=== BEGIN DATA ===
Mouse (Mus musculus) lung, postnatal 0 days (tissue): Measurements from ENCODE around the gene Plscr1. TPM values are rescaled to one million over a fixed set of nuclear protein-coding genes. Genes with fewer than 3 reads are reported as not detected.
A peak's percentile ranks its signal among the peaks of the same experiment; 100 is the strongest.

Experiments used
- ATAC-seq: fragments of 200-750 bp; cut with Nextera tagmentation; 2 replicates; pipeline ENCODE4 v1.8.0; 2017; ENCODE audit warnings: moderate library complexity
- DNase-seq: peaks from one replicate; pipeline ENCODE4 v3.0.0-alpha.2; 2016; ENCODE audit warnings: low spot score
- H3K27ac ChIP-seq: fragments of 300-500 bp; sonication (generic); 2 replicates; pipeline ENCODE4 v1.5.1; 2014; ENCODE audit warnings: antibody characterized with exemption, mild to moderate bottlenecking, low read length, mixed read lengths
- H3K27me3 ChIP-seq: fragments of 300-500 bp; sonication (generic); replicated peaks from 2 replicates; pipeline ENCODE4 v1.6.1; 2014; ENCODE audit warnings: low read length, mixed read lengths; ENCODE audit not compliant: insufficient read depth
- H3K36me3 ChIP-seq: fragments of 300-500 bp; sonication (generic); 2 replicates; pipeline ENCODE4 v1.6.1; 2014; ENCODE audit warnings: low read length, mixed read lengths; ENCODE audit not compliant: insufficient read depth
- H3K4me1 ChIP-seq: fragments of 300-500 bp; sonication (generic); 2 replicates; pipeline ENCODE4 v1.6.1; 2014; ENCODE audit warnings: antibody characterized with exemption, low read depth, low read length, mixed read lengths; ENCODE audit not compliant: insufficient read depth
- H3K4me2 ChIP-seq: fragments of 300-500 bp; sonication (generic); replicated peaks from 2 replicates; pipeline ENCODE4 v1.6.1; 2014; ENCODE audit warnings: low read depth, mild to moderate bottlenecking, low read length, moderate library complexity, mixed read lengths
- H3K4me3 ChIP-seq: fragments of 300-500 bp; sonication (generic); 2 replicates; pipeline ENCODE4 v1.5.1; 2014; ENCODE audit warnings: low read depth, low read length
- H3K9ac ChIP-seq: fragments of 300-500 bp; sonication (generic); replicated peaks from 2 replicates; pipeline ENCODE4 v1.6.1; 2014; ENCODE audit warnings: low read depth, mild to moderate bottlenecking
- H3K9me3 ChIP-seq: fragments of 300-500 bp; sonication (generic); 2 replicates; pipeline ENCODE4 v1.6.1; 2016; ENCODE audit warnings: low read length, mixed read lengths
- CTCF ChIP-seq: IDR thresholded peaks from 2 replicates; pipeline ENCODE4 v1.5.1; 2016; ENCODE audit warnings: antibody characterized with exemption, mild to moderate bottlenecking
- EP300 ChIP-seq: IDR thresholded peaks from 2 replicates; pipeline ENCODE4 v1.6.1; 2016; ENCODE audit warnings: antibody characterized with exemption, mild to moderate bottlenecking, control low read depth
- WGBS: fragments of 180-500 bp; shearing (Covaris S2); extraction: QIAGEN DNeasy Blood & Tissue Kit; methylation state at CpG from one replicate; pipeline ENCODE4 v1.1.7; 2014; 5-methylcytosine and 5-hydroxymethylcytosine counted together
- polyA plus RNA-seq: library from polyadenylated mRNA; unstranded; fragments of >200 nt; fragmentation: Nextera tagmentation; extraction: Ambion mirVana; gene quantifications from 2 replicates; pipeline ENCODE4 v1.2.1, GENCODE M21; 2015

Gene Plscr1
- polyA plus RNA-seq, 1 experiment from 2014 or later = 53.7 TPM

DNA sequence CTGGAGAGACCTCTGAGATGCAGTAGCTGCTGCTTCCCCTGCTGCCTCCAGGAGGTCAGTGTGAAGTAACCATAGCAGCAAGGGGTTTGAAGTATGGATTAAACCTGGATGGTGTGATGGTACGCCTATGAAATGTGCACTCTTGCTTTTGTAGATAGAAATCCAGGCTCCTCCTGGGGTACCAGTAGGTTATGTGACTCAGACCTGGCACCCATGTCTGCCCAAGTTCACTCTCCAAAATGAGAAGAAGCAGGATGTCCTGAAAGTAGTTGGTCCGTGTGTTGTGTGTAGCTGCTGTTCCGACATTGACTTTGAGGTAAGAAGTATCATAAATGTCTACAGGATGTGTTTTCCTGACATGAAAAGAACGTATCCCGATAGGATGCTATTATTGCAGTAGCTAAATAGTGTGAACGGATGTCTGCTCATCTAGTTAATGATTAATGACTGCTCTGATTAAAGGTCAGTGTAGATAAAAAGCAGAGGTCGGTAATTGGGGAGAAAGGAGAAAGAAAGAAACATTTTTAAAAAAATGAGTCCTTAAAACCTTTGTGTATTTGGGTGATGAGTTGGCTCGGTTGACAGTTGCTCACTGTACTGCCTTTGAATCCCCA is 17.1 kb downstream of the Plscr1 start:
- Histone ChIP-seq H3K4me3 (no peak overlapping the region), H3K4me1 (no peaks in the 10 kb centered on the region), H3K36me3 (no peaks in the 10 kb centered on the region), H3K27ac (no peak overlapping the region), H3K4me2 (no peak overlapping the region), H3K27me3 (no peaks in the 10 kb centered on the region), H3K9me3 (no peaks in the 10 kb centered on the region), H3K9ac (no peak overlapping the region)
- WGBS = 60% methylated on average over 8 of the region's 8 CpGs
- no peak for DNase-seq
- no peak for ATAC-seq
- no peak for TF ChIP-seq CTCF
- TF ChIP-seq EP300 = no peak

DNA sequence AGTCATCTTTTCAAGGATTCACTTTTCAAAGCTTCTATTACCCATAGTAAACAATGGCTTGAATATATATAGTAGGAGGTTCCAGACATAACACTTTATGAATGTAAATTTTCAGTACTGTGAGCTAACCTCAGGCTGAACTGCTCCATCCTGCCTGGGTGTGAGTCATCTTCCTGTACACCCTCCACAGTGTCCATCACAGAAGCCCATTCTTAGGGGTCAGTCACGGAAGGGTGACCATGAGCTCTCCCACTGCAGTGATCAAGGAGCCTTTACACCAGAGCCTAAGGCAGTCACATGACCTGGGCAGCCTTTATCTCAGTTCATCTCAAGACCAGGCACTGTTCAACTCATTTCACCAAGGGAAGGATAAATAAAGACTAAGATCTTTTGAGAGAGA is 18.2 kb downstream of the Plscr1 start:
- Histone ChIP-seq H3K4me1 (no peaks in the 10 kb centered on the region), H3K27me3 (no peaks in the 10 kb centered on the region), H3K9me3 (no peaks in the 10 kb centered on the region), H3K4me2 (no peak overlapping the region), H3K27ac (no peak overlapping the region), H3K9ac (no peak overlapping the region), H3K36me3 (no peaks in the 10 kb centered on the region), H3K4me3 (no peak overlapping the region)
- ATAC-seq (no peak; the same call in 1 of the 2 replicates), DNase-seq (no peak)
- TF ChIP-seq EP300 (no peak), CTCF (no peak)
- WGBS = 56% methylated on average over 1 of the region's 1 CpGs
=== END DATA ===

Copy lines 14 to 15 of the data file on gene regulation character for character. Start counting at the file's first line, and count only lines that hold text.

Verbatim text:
- CTCF ChIP-seq: IDR thresholded peaks from 2 replicates; pipeline ENCODE4 v1.5.1; 2016; ENCODE audit warnings: antibody characterized with exemption, mild to moderate bottlenecking
- EP300 ChIP-seq: IDR thresholded peaks from 2 replicates; pipeline ENCODE4 v1.6.1; 2016; ENCODE audit warnings: antibody characterized with exemption, mild to moderate bottlenecking, control low read depth